Need to leave Manhattan for a quieter place, away from the beach crowds, with tree-lined streets, embedded in history, yet cosmopolitan? Do you want to be home in the evening as well?
Princeton, New Jersey, with 31,000 people, 18 square miles, will meet that criteria, literally dripping with history, filled with small local shops, diverse dining spaces and architecture. Less than an hour and a half ride on NJ Transit from Penn Station will find you at the station, opened in 2014, a half mile from the center of town. A slight uphill stroll, or a local bus or taxi ride will have you there in a few minutes. Nassau Street, the main street, separates the center of town from Princeton University, both steeped in history.
To flesh out town and gown differences, a walking tour will answer many questions.
Princeton Tour Company offers a weekly Saturday afternoon walking tour, which will leave little to the imagination. By the end of the two hour, three mile visit (there is some walking uphill, steps, and the pace is a bit fast between stops), you will have learned all about this town.
Founded by Lenni Lenape Native American settlers, chartered as a town in 1682, Princeton’s fascinating Revolutionary War history preceded its place as a center of higher education and a bedroom community for both Philadelphia and New York.
First part of the tour? A visit to the sprawling campus, filled with buildings and greenery.
Princeton University Unmasked
The University started out as the College of New Jersey in Elizabeth NJ for the education of ministers in 1746. Ten years later, it expanded and moved to what is now Nassau Hall on campus, where student population reached 100. In 1783, for about four months Nassau Hall hosted the United States Congress, and many students went on to become leaders of the young republic. In that year, The Treaty of Paris, the armistice between the United States and Great Britain was signed here, and the young nation was recognized formally as a new nation.
Designated as Princeton NJ in 1896, the university expanded soon thereafter under the aegis of then-university President Woodrow Wilson. Today, its 1948 Firestone Library has more than 11 million holdings in approximately 12 buildings throughout the campus. The University Chapel, completed in 1928, can hold 2,000 students. All of this was covered on this part of the tour, which noted that Princeton has 5300 undergraduate students and 2400 graduate students. Also noted? The $37 billion endowment of the university has created a building boom over the last 40 years, with buildings by nine Pritzker Prize-winning architects on campus.
Local Residents and Their Stories
Princeton attracted many notables, many discussed on the tour. Our guide spoke about the life of the town’s most famous citizen, Albert Einstein, who lived here from 1933-1955, as we viewed his former residence. The brilliant scientist had tendency to lose his sense of direction on his local walks, and depended on locals to get him home. Earlier in history, a young man named Alexander Hamilton fired a cannon to rout British officers from Nassau Hall during the Revolution. The short campus lives of famous Princeton dropouts F. Scott Fitzgerald and John F. Kennedy were detailed. If you are able to do the tour, it’s a good way to learn about the town and the university.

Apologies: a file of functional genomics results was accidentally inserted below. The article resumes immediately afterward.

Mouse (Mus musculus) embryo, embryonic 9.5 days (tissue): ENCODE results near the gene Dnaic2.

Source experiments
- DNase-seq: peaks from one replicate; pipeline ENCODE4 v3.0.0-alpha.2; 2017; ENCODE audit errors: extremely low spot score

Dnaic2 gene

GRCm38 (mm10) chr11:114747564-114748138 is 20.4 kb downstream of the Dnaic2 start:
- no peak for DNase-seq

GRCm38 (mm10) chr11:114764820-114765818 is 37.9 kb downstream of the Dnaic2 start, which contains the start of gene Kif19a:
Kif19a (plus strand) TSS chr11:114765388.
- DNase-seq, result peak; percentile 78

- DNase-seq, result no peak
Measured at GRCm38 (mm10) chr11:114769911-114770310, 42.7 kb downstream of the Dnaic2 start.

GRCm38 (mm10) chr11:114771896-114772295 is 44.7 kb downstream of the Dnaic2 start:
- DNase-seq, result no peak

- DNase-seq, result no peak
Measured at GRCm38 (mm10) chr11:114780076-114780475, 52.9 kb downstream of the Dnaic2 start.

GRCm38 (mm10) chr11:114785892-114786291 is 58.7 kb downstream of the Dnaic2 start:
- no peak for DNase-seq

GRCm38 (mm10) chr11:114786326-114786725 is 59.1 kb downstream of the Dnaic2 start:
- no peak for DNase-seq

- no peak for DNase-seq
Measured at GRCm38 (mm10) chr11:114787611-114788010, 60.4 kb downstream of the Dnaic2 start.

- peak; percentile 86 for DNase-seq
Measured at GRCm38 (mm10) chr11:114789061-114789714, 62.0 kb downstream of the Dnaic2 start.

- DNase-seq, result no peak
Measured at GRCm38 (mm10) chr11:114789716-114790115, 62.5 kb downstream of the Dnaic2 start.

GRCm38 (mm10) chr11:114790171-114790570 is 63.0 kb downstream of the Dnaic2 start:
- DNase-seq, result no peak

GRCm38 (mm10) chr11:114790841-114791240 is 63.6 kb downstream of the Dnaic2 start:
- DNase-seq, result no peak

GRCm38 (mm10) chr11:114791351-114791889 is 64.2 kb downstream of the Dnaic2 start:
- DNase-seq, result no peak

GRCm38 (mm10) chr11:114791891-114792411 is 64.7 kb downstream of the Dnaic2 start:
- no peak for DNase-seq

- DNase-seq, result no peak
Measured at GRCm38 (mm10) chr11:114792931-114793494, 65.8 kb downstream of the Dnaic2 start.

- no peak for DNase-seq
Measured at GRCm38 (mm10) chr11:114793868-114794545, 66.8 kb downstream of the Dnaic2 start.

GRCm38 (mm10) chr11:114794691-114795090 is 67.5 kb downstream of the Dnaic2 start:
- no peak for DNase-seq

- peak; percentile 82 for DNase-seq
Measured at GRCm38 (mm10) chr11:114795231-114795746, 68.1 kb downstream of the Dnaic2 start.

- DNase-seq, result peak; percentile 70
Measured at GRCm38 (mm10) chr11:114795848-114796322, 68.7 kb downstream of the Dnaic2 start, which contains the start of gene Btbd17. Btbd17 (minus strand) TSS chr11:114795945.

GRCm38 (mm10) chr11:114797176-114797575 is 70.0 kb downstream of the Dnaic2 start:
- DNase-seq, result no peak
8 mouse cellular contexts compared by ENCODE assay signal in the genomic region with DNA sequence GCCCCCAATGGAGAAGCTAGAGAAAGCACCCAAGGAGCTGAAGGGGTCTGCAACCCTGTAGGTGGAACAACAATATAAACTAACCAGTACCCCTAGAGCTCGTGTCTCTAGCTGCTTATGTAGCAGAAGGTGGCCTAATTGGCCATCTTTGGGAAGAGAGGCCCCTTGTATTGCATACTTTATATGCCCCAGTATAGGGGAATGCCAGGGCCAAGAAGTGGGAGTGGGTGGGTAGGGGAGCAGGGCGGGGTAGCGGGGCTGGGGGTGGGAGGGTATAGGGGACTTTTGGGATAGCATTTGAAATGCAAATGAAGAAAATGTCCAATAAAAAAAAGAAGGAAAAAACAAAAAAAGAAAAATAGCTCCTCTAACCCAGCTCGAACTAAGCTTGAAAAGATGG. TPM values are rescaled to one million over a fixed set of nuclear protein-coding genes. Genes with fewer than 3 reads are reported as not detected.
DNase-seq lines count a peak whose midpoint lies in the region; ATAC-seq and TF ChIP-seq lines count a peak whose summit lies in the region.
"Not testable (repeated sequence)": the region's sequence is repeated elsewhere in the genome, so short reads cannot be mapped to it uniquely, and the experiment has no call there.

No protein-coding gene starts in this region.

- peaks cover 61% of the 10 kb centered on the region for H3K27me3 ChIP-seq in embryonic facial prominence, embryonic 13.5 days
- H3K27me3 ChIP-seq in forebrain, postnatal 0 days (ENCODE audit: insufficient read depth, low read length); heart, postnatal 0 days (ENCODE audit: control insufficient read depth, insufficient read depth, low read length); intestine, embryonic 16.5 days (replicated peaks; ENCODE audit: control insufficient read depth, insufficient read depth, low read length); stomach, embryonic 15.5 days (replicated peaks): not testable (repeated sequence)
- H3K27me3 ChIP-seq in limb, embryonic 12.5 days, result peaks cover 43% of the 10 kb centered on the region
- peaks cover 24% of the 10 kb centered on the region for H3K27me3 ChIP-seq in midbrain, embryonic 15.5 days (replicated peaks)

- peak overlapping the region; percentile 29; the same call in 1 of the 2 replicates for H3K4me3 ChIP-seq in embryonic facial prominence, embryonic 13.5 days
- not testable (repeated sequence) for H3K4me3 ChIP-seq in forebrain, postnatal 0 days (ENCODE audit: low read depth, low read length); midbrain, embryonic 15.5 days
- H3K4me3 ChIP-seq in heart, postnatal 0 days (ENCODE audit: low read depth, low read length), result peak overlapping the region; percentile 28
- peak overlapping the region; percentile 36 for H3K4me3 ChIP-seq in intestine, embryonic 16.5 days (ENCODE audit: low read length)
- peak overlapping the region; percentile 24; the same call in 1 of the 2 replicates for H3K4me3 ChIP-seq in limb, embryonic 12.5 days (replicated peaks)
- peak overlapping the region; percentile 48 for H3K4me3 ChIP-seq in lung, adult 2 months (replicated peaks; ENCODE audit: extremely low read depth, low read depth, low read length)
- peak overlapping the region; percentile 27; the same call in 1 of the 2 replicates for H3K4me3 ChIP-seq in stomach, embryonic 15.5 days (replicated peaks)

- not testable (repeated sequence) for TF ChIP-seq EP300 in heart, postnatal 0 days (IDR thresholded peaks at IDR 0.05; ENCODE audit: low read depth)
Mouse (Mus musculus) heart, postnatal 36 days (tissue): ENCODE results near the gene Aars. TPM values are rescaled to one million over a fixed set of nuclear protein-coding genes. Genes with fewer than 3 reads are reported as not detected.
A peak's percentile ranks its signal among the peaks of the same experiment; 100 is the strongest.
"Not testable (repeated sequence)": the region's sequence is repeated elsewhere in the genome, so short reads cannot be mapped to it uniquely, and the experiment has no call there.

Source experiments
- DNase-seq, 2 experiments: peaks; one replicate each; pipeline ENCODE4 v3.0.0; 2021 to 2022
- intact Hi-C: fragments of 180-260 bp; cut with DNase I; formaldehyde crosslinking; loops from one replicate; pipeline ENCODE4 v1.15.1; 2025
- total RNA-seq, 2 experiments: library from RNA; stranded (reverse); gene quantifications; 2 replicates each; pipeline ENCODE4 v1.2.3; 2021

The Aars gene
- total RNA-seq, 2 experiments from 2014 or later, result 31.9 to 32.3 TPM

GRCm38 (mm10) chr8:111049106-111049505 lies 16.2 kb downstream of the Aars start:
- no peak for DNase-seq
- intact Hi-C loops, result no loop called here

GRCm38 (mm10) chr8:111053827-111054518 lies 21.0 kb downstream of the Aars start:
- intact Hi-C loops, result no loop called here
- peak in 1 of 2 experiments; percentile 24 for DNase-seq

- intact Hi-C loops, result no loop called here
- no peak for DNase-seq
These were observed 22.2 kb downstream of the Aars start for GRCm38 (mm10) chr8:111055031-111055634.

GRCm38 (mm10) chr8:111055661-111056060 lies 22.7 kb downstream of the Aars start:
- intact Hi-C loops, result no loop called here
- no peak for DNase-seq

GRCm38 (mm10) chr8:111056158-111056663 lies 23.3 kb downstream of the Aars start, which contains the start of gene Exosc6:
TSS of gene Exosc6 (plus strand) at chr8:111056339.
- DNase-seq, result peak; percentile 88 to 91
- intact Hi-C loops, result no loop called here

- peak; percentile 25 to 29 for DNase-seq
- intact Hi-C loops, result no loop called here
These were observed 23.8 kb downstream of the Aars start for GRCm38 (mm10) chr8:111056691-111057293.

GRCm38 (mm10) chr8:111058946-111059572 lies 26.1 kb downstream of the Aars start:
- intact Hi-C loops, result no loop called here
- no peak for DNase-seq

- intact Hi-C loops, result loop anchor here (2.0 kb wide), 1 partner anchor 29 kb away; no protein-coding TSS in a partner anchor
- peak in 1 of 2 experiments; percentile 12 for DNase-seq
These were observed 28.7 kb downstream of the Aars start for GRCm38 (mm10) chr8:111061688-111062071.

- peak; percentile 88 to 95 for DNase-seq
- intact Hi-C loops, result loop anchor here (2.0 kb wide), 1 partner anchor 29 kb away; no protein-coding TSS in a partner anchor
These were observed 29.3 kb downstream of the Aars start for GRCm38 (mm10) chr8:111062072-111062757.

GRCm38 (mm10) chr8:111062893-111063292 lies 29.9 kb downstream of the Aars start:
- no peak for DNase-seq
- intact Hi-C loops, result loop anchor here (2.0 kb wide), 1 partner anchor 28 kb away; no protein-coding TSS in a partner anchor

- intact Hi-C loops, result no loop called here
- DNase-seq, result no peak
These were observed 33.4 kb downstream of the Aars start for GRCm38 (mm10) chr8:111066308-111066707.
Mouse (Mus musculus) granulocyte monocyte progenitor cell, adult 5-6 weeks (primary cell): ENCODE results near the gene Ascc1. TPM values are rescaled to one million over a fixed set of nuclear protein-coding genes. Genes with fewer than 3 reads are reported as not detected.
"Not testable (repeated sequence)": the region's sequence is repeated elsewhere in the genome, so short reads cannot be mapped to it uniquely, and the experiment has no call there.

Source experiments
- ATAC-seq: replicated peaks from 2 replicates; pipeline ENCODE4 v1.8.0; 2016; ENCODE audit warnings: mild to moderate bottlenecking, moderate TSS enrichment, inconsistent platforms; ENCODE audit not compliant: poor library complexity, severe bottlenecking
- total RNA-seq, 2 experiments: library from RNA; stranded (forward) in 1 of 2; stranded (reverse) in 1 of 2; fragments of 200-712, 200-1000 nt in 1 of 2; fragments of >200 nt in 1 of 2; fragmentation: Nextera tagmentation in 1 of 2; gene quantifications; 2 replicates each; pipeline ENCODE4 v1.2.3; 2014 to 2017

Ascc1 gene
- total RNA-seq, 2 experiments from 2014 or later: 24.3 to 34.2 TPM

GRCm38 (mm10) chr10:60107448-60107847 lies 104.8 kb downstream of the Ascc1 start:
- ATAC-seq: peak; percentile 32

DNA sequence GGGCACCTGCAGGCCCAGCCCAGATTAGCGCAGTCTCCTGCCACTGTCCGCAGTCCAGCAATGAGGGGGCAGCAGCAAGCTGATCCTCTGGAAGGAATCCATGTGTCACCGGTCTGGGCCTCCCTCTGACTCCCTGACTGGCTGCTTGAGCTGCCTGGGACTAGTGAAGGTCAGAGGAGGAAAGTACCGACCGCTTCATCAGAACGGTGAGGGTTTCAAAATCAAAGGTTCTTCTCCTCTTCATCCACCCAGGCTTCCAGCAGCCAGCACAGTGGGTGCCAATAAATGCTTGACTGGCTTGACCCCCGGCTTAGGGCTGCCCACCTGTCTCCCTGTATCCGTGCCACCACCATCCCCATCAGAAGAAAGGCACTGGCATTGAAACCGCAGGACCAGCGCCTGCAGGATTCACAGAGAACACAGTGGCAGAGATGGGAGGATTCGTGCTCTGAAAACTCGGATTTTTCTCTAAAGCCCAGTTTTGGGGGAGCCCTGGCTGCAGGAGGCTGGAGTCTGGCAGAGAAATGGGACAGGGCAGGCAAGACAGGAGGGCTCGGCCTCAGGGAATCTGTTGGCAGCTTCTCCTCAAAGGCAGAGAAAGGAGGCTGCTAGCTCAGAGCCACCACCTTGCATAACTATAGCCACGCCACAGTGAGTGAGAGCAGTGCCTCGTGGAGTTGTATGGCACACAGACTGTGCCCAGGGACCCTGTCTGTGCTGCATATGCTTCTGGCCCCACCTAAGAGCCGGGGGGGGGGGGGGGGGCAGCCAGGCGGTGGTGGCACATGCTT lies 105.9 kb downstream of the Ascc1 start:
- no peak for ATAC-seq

If you want to skip a guided tour and walk at your own pace, the town offers much to see on your own. There are three institutions of higher learning here: Princeton University, Princeton Theological Seminary and the Institute for Advanced Study, a think tank for scholars. Make your plans in advance as the university is 70% the size of Central Park. A local map is available to plot out where items of interest are.
When hunger strikes, dining choices abound from snack bars to fancy dining and everything in between. One shopping venue is the Princeton Record Exchange on South Tulane Street, just off Nassau Street, a well-stocked store dedicated to vinyl, CDs and DVDs. Many other interesting local shops are worth a visit in addition.
One Additional Venue
Should you want to add a few hours to your visit, the Grounds for Sculpture will make your visit even more meaningful with Summer Friday, Saturday and Sunday closings at 9 p.m. Founded by Johnson and Johnson heir Seward Johnson, it opened in 1992 on the former New Jersey State Fairgrounds in nearby Hamilton. Nearly 300 contemporary sculptures are sited on 42 landscaped acres, with six galleries indoors. Many of the sculptures are life-sized adaptations of Impressionist paintings. There are few steps or ramps, and the exhibition buildings offer elevators.
The Grounds for Sculpture is located about 12 miles from Princeton, best reached by ground transportation.
When all the touring makes you hungry, Rat’s Restaurant offers excellent meals, priced accordingly. It is open until 9 p.m. on Fridays and Saturdays.
Both places are perfect for a late summer or early fall visit. If you would like more information: